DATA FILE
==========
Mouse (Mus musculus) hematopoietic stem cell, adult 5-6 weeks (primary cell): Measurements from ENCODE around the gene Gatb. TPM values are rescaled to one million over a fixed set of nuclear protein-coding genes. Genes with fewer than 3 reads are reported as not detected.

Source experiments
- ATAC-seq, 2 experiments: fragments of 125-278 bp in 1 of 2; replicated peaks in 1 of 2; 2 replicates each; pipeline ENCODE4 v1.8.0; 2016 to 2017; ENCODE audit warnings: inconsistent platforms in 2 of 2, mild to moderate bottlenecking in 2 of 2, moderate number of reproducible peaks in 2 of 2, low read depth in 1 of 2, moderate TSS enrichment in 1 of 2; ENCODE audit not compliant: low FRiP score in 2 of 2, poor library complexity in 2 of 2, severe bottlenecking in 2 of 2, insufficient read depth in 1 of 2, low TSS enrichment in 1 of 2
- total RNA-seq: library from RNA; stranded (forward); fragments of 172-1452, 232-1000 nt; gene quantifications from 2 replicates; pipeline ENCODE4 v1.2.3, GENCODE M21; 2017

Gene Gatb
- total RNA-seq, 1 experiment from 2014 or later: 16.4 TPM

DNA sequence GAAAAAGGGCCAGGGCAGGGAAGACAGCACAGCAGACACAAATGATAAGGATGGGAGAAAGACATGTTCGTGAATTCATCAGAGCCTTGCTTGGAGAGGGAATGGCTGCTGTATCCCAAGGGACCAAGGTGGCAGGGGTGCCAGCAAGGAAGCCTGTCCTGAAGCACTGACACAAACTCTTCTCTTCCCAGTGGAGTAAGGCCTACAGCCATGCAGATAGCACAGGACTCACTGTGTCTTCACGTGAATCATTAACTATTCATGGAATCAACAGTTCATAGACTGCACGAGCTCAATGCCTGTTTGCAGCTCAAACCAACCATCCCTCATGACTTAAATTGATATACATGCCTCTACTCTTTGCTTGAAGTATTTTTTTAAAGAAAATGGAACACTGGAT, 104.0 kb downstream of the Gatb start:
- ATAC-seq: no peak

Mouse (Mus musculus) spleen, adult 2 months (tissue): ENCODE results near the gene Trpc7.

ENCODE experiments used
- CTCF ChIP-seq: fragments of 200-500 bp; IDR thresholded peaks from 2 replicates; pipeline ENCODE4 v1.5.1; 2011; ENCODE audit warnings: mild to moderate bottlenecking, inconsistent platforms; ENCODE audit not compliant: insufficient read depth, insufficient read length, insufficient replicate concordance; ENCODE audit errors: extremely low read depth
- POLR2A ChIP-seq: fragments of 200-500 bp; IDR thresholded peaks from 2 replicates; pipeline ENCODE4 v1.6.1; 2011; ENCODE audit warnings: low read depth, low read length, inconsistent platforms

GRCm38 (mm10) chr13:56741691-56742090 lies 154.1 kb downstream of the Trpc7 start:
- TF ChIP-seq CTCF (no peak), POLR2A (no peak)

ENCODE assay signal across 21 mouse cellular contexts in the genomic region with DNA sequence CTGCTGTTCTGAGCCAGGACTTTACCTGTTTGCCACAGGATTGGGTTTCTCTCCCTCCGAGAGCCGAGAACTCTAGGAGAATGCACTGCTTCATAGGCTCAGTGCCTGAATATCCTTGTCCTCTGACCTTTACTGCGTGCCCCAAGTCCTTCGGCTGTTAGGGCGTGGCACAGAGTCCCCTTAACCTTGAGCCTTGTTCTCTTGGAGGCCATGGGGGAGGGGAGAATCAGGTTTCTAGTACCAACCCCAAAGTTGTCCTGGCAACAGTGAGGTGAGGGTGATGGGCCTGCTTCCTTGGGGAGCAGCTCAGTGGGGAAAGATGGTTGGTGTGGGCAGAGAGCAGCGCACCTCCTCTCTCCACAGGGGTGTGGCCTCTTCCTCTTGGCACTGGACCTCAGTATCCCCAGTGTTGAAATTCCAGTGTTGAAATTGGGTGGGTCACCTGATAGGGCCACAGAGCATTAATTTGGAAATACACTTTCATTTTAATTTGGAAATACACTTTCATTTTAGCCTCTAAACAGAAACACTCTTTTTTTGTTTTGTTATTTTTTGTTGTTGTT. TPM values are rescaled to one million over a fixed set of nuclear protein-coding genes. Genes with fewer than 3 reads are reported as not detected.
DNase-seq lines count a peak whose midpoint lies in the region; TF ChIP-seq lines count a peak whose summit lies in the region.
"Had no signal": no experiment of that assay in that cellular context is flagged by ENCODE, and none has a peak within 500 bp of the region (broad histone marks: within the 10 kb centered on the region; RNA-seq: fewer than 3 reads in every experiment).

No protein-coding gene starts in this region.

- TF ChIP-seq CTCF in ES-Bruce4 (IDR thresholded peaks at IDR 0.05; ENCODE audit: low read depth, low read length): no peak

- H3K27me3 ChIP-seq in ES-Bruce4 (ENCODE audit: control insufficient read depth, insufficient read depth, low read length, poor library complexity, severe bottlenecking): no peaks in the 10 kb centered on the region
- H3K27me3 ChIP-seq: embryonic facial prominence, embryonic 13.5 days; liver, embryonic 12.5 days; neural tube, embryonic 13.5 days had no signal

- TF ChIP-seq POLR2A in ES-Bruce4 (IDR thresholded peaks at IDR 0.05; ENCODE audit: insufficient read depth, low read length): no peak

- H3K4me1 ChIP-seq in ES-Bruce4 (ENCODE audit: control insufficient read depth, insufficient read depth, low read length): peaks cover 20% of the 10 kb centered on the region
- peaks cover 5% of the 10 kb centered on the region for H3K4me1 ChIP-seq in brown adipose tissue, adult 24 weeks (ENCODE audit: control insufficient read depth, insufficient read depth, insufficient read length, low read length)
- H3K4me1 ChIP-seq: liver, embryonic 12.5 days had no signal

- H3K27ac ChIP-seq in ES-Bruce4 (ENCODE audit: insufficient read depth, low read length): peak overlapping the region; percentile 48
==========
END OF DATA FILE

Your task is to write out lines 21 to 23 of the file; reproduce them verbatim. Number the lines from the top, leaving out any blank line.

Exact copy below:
- H3K27me3 ChIP-seq: embryonic facial prominence, embryonic 13.5 days; liver, embryonic 12.5 days; neural tube, embryonic 13.5 days had no signal

- TF ChIP-seq POLR2A in ES-Bruce4 (IDR thresholded peaks at IDR 0.05; ENCODE audit: insufficient read depth, low read length): no peak

- H3K4me1 ChIP-seq in ES-Bruce4 (ENCODE audit: control insufficient read depth, insufficient read depth, low read length): peaks cover 20% of the 10 kb centered on the region